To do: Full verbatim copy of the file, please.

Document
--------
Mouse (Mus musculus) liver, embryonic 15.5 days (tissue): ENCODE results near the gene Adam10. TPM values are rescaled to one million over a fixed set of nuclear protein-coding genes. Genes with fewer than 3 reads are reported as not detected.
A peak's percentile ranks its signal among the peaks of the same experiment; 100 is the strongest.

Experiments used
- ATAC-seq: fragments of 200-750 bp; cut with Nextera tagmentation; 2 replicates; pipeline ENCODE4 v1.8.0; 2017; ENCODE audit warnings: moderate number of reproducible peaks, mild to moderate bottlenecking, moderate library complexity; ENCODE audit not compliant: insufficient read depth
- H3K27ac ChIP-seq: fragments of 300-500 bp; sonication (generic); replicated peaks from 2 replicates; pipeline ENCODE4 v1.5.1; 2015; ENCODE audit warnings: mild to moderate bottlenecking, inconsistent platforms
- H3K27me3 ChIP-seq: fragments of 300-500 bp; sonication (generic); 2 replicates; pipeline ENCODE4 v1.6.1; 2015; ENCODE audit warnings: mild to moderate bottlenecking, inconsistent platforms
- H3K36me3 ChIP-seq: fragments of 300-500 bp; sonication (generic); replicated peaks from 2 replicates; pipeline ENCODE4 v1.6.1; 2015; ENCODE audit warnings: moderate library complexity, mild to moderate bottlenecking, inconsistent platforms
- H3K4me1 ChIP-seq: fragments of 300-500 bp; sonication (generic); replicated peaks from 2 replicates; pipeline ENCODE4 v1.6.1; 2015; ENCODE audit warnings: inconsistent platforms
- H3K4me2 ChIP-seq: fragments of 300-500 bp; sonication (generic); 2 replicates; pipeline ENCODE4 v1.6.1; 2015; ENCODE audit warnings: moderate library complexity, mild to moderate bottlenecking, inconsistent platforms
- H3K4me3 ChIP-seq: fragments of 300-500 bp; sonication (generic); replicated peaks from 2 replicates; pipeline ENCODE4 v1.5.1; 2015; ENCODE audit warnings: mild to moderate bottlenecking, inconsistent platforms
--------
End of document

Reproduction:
Mouse (Mus musculus) liver, embryonic 15.5 days (tissue): ENCODE results near the gene Adam10. TPM values are rescaled to one million over a fixed set of nuclear protein-coding genes. Genes with fewer than 3 reads are reported as not detected.
A peak's percentile ranks its signal among the peaks of the same experiment; 100 is the strongest.

Experiments used
- ATAC-seq: fragments of 200-750 bp; cut with Nextera tagmentation; 2 replicates; pipeline ENCODE4 v1.8.0; 2017; ENCODE audit warnings: moderate number of reproducible peaks, mild to moderate bottlenecking, moderate library complexity; ENCODE audit not compliant: insufficient read depth
- H3K27ac ChIP-seq: fragments of 300-500 bp; sonication (generic); replicated peaks from 2 replicates; pipeline ENCODE4 v1.5.1; 2015; ENCODE audit warnings: mild to moderate bottlenecking, inconsistent platforms
- H3K27me3 ChIP-seq: fragments of 300-500 bp; sonication (generic); 2 replicates; pipeline ENCODE4 v1.6.1; 2015; ENCODE audit warnings: mild to moderate bottlenecking, inconsistent platforms
- H3K36me3 ChIP-seq: fragments of 300-500 bp; sonication (generic); replicated peaks from 2 replicates; pipeline ENCODE4 v1.6.1; 2015; ENCODE audit warnings: moderate library complexity, mild to moderate bottlenecking, inconsistent platforms
- H3K4me1 ChIP-seq: fragments of 300-500 bp; sonication (generic); replicated peaks from 2 replicates; pipeline ENCODE4 v1.6.1; 2015; ENCODE audit warnings: inconsistent platforms
- H3K4me2 ChIP-seq: fragments of 300-500 bp; sonication (generic); 2 replicates; pipeline ENCODE4 v1.6.1; 2015; ENCODE audit warnings: moderate library complexity, mild to moderate bottlenecking, inconsistent platforms
- H3K4me3 ChIP-seq: fragments of 300-500 bp; sonication (generic); replicated peaks from 2 replicates; pipeline ENCODE4 v1.5.1; 2015; ENCODE audit warnings: mild to moderate bottlenecking, inconsistent platforms